What Artists Should Know About NFTs In 2021

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In February 2021, Grimes auctioned off NFTs to the value of $5.8 million. The same weekend, 3LAU sold $11.6 million in NFTs, before Latin-trap star Ozuna, Kings Of Leon and dozens of other artists followed suit. But what are NFTs, and what do they mean for the future of music?

What Is An NFT?

NFTs, or 'Non-Fungible Tokens' are a record of who owns a particular piece of digital content. Songs, graphic images and photographs are amongst the long list of forms this digital content might take.

‘Non-fungible’ simply means the content cannot be exchanged. A good example is to think of the difference between a cinema ticket and a plane ticket. You can easily give your fungible cinema ticket to a friend, but a plane ticket is non-fungible as it's registered to you.

When someone 'mints' an NFT, they create a file which lives on the blockchain permanently. Once this happens, the file can’t be deleted or edited. In this scenario, copies of the work can be made and sold, but they'll always be less valuable than the original.

NFTs are bought and sold in a cryptocurrency called Ethereum, so to buy an NFT, you have to buy Ethereum first.

The Main Attraction For Artists

NFTs react against the fact that anything on the internet can be endlessly copied and reproduced. For this reason, some people believe that NFTs could be the answer to the decline in consumers paying for music.

Within the current system, anyone can rip music from a CD and upload the music to the internet where it can be downloaded for free. With NFTs, a song or a photo can be unique and thereby desirable for purchase in the same way as a painting.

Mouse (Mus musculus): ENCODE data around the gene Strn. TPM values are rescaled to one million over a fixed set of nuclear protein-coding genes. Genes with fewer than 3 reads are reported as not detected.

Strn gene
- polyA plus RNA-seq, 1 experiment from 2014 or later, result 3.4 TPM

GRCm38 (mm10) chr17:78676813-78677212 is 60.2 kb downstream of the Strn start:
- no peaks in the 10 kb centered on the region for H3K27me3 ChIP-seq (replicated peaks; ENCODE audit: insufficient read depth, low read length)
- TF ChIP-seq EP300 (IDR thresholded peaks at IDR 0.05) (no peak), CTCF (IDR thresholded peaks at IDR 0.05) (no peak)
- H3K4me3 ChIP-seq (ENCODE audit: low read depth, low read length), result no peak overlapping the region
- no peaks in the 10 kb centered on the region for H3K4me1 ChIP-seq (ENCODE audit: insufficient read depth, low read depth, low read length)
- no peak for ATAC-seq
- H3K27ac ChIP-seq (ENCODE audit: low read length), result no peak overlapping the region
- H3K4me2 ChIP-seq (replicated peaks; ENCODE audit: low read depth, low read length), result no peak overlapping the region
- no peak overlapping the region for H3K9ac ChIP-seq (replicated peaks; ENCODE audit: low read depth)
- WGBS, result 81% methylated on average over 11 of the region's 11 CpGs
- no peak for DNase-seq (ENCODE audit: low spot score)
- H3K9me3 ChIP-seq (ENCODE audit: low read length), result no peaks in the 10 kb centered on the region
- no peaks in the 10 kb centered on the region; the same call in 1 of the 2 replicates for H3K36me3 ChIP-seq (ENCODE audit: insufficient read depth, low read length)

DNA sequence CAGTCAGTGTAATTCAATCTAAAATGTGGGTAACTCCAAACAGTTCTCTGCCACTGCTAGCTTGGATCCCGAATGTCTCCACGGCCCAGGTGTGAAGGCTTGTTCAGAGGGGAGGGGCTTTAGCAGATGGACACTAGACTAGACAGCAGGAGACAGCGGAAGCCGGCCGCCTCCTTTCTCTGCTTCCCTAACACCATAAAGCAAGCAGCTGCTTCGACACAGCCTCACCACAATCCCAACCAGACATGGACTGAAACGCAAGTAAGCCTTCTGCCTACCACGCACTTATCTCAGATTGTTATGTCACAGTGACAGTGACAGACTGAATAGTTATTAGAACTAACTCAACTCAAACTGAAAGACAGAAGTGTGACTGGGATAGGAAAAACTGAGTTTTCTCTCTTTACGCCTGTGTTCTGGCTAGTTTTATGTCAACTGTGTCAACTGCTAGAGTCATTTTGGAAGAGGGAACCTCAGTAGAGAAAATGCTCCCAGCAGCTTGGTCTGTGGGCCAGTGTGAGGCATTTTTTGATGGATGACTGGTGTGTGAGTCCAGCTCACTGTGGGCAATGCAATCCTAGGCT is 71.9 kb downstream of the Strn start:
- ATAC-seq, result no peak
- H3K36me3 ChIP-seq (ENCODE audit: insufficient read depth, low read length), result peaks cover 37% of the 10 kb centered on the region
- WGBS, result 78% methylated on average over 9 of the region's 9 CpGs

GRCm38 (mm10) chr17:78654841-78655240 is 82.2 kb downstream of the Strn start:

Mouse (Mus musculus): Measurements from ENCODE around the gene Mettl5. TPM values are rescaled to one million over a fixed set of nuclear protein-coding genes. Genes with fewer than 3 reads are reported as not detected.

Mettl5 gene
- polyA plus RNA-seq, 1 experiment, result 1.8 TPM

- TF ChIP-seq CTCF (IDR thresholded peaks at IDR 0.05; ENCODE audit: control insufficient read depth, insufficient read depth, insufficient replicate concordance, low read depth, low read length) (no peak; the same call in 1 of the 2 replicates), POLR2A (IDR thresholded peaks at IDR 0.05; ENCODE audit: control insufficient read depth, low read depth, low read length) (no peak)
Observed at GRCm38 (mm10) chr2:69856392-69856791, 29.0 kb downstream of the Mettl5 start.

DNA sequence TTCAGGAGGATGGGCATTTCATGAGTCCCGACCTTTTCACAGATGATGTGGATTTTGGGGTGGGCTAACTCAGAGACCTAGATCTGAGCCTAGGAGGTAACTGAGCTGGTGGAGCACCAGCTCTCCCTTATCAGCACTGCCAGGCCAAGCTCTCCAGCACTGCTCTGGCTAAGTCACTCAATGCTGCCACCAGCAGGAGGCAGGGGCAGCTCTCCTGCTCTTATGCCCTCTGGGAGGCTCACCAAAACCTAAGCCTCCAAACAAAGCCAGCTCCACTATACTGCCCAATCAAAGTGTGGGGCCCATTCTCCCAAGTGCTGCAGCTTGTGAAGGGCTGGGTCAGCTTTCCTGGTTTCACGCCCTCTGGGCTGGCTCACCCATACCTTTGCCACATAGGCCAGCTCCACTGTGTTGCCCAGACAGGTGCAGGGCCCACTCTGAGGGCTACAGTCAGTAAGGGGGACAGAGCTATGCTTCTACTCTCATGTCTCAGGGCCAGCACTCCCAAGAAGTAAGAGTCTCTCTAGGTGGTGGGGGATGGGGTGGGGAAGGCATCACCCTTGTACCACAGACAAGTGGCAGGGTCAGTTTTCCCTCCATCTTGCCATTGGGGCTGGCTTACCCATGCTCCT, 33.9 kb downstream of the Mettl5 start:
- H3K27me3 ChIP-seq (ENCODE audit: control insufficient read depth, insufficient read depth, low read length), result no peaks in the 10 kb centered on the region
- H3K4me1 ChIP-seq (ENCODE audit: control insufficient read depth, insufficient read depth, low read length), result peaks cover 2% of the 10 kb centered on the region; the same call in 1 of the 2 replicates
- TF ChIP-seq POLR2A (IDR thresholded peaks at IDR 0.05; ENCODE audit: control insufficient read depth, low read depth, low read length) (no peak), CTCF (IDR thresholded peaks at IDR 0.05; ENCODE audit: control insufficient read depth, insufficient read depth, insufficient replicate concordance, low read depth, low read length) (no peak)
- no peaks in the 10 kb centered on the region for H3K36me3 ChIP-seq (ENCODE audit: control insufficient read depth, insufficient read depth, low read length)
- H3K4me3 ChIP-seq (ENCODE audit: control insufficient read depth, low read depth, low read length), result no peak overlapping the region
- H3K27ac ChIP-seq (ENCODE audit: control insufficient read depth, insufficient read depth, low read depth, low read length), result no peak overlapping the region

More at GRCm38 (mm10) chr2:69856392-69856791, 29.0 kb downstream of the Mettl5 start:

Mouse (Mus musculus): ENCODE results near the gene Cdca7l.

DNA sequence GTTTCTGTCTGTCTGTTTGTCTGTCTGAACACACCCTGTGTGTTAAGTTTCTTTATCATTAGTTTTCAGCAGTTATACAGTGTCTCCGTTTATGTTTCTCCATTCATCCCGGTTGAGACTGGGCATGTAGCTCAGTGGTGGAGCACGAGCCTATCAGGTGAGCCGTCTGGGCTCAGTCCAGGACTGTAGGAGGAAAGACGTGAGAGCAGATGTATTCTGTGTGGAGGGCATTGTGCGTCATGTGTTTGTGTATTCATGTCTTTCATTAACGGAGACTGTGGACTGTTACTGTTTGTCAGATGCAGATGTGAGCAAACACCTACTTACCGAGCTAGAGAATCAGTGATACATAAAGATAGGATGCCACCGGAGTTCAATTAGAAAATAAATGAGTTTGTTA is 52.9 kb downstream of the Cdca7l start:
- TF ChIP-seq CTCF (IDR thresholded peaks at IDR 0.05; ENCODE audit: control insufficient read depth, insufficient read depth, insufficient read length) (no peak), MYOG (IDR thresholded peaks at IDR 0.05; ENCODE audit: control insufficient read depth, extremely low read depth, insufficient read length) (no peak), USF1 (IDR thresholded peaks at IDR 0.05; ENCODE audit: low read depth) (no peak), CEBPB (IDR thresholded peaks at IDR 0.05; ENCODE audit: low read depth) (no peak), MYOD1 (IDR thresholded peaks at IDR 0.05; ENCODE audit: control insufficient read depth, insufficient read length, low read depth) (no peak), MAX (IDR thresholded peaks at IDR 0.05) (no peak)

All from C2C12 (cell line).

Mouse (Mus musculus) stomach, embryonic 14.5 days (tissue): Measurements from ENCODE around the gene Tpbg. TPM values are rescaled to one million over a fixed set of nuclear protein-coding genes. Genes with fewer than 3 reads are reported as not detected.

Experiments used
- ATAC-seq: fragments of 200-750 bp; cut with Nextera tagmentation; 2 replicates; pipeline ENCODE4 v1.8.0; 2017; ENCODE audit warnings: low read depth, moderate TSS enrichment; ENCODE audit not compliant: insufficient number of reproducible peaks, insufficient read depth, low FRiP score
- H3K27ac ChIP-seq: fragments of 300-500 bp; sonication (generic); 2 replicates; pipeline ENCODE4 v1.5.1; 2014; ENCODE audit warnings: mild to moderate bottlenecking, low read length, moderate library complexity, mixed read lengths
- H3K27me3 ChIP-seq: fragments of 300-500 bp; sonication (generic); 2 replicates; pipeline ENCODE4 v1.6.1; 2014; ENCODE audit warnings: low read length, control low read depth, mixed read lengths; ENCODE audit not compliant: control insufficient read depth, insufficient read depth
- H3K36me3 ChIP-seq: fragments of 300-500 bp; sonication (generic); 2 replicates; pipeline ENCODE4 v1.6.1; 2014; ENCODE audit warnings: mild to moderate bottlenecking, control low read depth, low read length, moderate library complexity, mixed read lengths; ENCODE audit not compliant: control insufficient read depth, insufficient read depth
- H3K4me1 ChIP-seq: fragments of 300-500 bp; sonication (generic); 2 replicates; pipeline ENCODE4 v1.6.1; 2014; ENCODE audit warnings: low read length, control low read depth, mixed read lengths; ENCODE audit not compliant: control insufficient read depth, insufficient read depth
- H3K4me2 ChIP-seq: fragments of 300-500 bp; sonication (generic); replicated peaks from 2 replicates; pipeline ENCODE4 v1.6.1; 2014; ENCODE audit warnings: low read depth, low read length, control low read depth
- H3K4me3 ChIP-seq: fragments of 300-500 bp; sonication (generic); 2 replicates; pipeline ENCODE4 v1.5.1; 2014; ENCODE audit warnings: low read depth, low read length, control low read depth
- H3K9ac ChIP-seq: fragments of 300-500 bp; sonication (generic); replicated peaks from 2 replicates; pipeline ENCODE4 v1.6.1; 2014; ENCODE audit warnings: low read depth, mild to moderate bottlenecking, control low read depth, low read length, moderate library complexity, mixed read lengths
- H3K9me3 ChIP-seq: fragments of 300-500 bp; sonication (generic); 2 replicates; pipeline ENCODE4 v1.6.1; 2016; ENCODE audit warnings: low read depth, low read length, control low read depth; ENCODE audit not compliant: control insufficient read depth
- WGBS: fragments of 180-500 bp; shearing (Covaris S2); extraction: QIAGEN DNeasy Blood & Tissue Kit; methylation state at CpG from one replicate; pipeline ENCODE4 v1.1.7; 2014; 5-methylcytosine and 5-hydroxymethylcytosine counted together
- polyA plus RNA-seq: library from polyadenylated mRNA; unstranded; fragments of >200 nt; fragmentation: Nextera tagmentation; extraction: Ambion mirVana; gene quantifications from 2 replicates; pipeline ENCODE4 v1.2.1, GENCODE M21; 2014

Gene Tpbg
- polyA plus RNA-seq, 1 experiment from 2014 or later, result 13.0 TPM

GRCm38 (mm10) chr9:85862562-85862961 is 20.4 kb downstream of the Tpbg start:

NFTs also provide continual payment to artists beyond the initial sale. If the token is sold again in another market, the creator of the NFT will receive a percentage of the purchase price. The artist will continue recieving a percentage of any sale from then on.

The Drawbacks For The Industry

You may have noticed that it’s only massive artists that seem to be cashing in on the NFT trend so far - largely because there are big costs involved for fans and little compensation for anyone else who's worked on the recording in question.

The minimum cost of minting an NFT in 2021 is $70. Given that the platform will take up to 15% of the transaction, the lowest possible price of a token is in the remit of around $100. This high price ostracises the average fan, meaning NFTs are exclusively accessible to wealthy super-fans.

A lot of concerns around NFTs have also been raised due to the fact that the system doesn’t really seem to follow the rules of the traditional music industry at all.

There’s no authentication to verify that the creator of a token actually is the owner. Hypothetically, someone could create an NFT of a song they hadn't created. Furthermore, while artists benefit from the sale of NFTs, it’s unclear how collaborators such as co-writers or backing musicians are compensated. To top it all off, we have no idea how royalties might be calculated.

A potentially even larger issue is the impact of NFTs on the environment. In 2018 it was estimated that Ethereum mining used more energy validating its blockchain than the whole country of Iceland used that year.

The Controversy

Whether NFTs are categorically a good or a bad thing is hard to say while we're still in the dawn of music being sold in this way. In an article asking that very question, Stereogum conclude that 'With even slight skepticism, it’s easy to see NFTs de-incentivizing new art.' Pitchfork agree that 'For now, NFTs look less like the antidote than a way for venture capitalists and their friends to buy feelings.'

NFTs are certainly a controversial new trend and whether they'll change the industry permanently or be forgotten as a phase remains to be seen. The general consensus is that if they're to take off more broadly, some evolution of the current system is required. In which case, we'll be keeping an ear to the ground.

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